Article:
American Heritage® Dictionary of the English Language, Fourth Edition
- n. A soft, brown, amorphous or crystalline nonmetallic element, extracted chiefly from kernite and borax and used in flares, propellant mixtures, nuclear reactor control elements, abrasives, and hard metallic alloys. Atomic number 5; atomic weight 10.811; melting point 2,300°C; sublimation point 2,550°C; specific gravity (crystal) 2.34; valence 3. See Table at element.
Century Dictionary and Cyclopedia
- n. Chemical symbol, B; atomic weight, 11. A chemical element belonging to the group of non-metals. Two allotropic forms of this element are known, one a brown, amorphous powder, slightly soluble in water, the other (adamantine boron) crystalline, and with a luster and hardness inferior only to that of the diamond. In all its compounds boron appears to be trivalent. It does not occur in nature in the free state, but some of its compounds are well-known articles of commerce. It is prepared by heating boric acid at a high temperature with some powerful reducing agent, such as potassium or aluminium. Its oxygen acid, horacic acid, and the soda salt, borax, are extensively used in the arts.
GNU Webster's 1913
- n. (Chem.) A nonmetallic element occurring abundantly in borax. It is reduced with difficulty to the free state, when it can be obtained in several different forms; viz., as a substance of a deep olive color, in a semimetallic form, and in colorless quadratic crystals similar to the diamond in hardness and other properties. It occurs in nature also in boracite, datolite, tourmaline, and some other minerals. Atomic number 5. Atomic weight 10.81. Symbol B.
- From stem of borax + -on ("ending used to form names of substances") (Wiktionary)
- bor(ax)1 + (carb)on. (American Heritage® Dictionary of the English Language, Fourth Edition)
“My partner: Group 13 of the period table is called the boron group.”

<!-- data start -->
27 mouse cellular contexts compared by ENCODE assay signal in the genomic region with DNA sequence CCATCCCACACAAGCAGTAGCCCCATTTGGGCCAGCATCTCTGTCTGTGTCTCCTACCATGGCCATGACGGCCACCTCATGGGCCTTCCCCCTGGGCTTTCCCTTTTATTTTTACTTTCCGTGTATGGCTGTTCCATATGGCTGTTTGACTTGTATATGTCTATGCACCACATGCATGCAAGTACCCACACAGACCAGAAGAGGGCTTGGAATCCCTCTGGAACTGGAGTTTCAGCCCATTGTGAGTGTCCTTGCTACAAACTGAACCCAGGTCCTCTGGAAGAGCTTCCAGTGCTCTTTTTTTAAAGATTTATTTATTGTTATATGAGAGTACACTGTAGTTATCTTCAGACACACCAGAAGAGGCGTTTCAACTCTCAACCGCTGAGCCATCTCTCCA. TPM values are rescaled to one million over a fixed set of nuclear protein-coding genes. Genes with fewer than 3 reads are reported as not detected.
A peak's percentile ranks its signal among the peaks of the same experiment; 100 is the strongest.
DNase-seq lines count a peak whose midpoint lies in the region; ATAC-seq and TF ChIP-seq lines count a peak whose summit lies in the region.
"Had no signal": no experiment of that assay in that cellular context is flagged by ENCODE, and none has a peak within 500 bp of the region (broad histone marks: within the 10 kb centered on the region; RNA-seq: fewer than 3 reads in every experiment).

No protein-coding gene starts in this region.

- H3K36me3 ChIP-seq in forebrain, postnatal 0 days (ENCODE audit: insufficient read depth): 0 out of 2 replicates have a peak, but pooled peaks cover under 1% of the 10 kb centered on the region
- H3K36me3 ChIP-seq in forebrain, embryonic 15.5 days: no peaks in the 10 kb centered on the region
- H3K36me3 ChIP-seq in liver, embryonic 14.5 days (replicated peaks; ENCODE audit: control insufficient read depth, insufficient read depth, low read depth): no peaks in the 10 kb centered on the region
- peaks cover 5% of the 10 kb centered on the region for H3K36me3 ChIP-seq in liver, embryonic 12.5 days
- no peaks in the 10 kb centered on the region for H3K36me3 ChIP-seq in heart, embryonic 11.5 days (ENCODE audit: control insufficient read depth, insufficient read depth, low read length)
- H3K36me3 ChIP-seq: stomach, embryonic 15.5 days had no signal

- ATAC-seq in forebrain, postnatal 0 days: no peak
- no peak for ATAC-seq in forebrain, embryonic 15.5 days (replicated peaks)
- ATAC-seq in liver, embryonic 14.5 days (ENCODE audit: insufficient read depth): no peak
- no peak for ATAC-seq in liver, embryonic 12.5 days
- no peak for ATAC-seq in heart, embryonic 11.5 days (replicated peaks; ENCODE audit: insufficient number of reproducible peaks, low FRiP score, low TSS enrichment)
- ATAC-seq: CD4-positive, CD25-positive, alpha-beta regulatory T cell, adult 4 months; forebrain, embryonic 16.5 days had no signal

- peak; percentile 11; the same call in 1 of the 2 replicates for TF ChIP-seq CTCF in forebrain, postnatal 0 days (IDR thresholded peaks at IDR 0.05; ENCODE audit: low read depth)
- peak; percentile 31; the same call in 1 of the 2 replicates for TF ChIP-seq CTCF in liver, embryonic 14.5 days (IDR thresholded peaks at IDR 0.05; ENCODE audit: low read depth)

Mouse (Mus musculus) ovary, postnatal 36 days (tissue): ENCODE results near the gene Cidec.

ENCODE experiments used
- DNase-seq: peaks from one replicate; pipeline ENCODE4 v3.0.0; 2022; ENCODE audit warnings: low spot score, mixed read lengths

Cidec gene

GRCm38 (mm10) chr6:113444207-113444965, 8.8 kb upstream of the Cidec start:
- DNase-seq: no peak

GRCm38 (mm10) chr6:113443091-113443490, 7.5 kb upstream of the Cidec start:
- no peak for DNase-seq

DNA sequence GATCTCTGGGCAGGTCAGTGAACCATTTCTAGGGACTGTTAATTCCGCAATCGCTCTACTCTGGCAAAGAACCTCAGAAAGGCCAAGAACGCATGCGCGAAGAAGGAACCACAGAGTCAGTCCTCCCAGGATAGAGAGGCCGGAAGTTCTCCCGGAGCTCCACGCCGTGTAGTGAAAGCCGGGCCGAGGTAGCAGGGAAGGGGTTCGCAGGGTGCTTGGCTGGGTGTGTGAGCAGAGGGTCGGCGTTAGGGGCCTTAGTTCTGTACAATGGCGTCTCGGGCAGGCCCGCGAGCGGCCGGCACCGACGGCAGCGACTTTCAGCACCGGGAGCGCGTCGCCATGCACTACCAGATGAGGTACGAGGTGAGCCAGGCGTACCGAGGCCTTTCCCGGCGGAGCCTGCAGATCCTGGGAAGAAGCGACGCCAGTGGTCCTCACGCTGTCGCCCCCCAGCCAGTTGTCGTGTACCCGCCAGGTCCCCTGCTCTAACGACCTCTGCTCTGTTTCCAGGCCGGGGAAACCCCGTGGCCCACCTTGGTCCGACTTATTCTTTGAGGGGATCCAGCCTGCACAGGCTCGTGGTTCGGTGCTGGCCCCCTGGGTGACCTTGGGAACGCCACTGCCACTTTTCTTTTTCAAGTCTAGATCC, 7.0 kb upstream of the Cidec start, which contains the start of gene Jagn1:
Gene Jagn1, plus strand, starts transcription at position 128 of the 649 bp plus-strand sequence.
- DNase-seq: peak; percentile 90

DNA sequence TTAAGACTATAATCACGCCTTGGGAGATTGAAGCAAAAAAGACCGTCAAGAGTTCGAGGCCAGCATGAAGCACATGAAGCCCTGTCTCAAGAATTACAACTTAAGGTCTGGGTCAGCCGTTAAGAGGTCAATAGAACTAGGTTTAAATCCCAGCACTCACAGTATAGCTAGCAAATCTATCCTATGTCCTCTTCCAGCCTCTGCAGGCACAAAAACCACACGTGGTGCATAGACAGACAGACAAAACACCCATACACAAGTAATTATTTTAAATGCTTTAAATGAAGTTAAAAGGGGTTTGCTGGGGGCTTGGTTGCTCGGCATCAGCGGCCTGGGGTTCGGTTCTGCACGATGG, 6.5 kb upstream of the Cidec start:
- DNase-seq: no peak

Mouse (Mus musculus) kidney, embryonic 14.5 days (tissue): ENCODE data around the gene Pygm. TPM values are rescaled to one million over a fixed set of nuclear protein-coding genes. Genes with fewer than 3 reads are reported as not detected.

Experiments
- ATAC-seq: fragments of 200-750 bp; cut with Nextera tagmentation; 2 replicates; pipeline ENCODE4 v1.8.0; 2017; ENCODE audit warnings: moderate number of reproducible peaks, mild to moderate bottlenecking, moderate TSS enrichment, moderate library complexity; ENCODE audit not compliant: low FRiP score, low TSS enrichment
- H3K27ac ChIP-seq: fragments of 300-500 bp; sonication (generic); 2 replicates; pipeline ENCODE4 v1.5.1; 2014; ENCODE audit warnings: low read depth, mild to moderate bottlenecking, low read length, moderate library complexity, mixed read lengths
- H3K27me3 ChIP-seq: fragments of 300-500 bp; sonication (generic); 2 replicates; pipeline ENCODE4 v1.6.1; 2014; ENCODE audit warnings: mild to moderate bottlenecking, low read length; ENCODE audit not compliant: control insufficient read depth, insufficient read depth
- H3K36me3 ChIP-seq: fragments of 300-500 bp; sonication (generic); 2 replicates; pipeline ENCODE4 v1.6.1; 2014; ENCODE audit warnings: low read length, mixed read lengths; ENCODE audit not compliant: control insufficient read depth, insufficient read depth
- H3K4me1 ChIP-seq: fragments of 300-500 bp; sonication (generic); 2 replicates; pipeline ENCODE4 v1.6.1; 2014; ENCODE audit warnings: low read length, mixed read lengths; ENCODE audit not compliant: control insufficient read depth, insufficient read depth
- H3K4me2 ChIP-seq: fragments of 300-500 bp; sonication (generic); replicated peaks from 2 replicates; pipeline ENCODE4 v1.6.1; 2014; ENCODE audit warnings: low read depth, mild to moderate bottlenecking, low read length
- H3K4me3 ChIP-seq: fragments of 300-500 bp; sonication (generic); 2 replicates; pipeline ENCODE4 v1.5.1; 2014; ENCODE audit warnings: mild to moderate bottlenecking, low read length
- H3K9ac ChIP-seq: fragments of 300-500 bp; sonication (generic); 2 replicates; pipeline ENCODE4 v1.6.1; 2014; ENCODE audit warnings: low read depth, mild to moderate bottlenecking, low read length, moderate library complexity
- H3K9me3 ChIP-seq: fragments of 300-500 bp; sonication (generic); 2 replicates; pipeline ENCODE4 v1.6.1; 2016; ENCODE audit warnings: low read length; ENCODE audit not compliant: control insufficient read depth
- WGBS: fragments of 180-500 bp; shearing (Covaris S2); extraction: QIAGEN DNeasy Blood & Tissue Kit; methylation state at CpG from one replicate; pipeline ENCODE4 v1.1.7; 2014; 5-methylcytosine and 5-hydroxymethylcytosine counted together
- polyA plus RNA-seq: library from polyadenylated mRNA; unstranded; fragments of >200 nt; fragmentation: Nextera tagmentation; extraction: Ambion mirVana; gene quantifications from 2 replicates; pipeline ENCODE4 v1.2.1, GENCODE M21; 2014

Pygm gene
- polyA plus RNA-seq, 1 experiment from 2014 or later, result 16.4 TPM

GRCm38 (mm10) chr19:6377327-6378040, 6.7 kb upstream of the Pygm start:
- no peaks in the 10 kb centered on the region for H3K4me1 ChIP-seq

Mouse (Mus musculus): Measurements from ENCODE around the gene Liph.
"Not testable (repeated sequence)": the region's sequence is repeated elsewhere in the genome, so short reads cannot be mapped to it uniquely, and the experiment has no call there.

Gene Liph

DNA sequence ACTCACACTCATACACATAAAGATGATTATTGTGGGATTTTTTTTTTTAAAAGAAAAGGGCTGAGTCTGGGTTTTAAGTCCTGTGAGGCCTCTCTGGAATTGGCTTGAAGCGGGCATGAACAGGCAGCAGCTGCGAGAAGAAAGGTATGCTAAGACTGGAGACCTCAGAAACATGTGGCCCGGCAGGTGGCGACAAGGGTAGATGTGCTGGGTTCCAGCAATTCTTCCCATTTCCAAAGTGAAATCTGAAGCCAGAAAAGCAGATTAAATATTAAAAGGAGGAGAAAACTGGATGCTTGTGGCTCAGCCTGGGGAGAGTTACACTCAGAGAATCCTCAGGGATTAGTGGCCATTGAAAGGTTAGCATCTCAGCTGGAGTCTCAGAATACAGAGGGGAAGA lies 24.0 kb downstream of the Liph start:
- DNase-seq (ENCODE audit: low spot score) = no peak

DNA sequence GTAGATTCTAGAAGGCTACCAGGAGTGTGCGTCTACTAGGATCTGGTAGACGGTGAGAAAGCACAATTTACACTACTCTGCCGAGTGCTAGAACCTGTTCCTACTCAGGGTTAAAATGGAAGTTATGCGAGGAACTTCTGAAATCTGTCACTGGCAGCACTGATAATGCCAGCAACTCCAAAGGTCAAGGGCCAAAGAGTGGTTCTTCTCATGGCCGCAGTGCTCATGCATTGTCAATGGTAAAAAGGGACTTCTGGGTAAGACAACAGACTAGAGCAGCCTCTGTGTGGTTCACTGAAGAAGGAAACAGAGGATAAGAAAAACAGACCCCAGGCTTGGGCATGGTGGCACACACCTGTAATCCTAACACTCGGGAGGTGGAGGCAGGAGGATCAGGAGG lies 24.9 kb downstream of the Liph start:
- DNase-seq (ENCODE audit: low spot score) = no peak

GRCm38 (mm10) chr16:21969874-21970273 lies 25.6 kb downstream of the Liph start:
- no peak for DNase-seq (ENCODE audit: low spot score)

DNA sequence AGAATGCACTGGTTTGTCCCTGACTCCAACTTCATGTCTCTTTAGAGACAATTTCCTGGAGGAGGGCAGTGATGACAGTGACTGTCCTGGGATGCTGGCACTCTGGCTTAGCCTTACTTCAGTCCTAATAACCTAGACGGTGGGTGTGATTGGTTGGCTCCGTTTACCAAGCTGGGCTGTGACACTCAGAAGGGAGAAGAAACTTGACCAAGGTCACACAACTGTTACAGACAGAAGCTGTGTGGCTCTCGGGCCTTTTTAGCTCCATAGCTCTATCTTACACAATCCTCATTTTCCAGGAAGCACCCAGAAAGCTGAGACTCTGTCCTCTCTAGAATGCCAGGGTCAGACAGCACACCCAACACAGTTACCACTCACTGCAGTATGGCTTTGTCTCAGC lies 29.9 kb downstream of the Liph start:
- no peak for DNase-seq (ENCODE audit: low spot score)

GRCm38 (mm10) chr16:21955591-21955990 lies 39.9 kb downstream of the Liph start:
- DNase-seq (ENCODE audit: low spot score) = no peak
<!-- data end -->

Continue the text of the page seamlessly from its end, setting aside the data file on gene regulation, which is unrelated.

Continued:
“a radioactivity characterized by the emission of positive or negative electrons in boron and magnesium, by bombardment with alpha rays.”
“Meantime, St. Louis-based Senoret Chemical Co. is expanding its line of Terro brand ant - and bug-bait products using a mineral containing the element boron, which is generally considered low in toxicity to humans and animals.”
“Derived from boron, which is found in rocks, soil and water.”
“Aside from obvious fruit vitamins like vitamin C , apple juice also contains the mineral nutrient boron, which is thought to promote healthy bones.”
“Aside from obvious fruit vitamins like vitamin C, apple juice also contains the mineral nutrient boron, which is thought to promote healthy bones.”
“Dr. Lipscomb's research involved developing X-ray diffraction techniques, usually used as a tool in physics, that allowed to him to map the connection of the atoms in an important but puzzling group of compounds called boron hydrides.”
“Suzuki swapped out the zinc for a boron, which is even less reactive.”
“In the current work, the researchers have found that the dopants in a silicon nanowire, namely boron and phorphorus, do not stay where they are expected, but drift to the surface of the nanowire where they become partially inactive and can no longer contribute to the electrical conductivity.”
These user-created lists contain the word ‘boron’.
All the scientific words found in the official EU nomenclature. For the screening I used Vocabgrabber of the Visual Thesaurus.
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